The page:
While the pace of downsizing declined significantly for most industries in 2010, the technology sector fared particularly well, with employers announcing plans to cut 46,825 during the year. That was 73 percent lower than the 174,629 technology job cuts in 2009 and the lowest annual total for the sector in records going back to 2000.
The latest report on technology sector job cuts released Monday by global outplacement firm Challenger, Gray & Christmas reveals that planned layoffs plummeted in the second half of 2010. Employers in the sector, which includes computer, electronics, and telecommunications firms,
announced 35,375 job cuts between January and the end of June 2010. From July through the end of the year, job cuts totaled 11,450; a 68 percent drop.
The 73 percent decline in year-over-year job cuts achieved by the sector exceeds the 59 percent decrease in overall job cuts across all industries, which fell from 1,288,033 in 2009 to 529,973 in 2010.
The 46,825 tech-sector job cuts accounted for 8.8 percent of all job cuts in 2010. That is the lowest percentage of technology cuts on record. It is down from 13.6 percent in 2009. In 2001, at the height of the dot.com collapse, technology sector job cuts reached a record high of 695,581, representing 36 percent of all job cuts announced that year (1,956,876).
The most significant drop in technology-sector job cuts was experienced by firms in the electronics industry, which saw job cuts plunge 92 percent from 65,300 in 2009 to 5,072 last year. Job cuts by computer firms dropped 66 percent, while telecommunications companies saw job cuts decrease by 55 percent.
“Many industries are still struggling, even as the economy recovers. The technology sector does not appear to be in this camp, however. These firms are definitely on the leading edge of the recovery, as companies across the country and around the globe begin to upgrade and reinvest in their technology. The surge in smart phones and tablets alone is helping to drive growth in electronics, telecom and computers,” said John A. Challenger, chief executive officer of Challenger, Gray & Christmas.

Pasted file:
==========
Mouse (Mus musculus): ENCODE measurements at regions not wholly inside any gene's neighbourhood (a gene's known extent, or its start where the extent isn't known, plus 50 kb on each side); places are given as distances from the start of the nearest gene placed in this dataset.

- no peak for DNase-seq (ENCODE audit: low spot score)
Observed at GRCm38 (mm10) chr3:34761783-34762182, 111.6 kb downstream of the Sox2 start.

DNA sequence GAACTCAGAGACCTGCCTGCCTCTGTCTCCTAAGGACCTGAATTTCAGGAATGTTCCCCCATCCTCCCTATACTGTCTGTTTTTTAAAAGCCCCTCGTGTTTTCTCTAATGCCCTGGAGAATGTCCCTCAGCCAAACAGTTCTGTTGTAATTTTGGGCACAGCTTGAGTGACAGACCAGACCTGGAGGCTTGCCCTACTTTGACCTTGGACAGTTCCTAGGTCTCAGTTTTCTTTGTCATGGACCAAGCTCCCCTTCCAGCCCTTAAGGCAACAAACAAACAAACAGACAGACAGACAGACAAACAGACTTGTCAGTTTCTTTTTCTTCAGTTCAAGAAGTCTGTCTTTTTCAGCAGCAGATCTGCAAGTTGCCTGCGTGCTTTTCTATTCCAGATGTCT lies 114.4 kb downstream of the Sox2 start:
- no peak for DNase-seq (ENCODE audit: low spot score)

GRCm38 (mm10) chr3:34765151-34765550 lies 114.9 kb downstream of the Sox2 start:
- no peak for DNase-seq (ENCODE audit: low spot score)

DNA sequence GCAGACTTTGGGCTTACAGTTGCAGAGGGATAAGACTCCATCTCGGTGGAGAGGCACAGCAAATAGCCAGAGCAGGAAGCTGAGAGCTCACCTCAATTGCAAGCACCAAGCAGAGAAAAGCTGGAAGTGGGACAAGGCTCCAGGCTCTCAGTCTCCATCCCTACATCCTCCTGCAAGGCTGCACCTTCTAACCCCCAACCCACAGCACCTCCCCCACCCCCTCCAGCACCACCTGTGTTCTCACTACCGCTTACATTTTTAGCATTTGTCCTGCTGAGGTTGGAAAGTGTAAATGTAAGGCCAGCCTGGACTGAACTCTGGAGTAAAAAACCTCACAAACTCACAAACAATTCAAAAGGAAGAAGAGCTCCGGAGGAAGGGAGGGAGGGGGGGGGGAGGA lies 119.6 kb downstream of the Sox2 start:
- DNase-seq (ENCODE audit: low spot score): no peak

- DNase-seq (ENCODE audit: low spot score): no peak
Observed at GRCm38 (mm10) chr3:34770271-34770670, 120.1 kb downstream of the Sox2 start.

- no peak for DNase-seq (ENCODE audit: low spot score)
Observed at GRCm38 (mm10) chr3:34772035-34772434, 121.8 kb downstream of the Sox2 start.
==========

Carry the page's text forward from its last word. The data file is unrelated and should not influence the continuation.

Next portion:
Industry analysts expect the tech sector to continue its recovery in 2011. According to a survey by the trade publication InformationWeek, 55 percent of information technology professionals said their companies will increase IT spending in 2011, while only 19 percent expect IT spending to fall and 26 percent expect it to remain unchanged. Meanwhile, Forrester Research forecast that 2011 IT spending will increase 7.5 percent in the US and 7.1 percent globally.
Technology jobs will not only see gains in the coming the coming year, but they are among the occupations that will realize the fastest growth over the next decade. The number of network systems and data communications analysts is expected to increase by 53 percent by 2018, while the number of computer software engineers expands by 34 percent, according to projections recently released by the Bureau of Labor Statistics.
“None of this means that finding a job will be easy for technology workers in 2011. Finding a job is never easy, even in the best economy. Despite the potential for improved hiring in the new year, there are still a lot people competing for every opening and many employers are very particular about what skills and experience they want new workers to have,” said Challenger.
“It is critical that technology workers continually update their skills in order to remain competitive. It is necessary to maintain a balance between having specialized skills and having the flexibility of a generalist. It may also be necessary to expand one’s search to more industries or geographically,” he advised.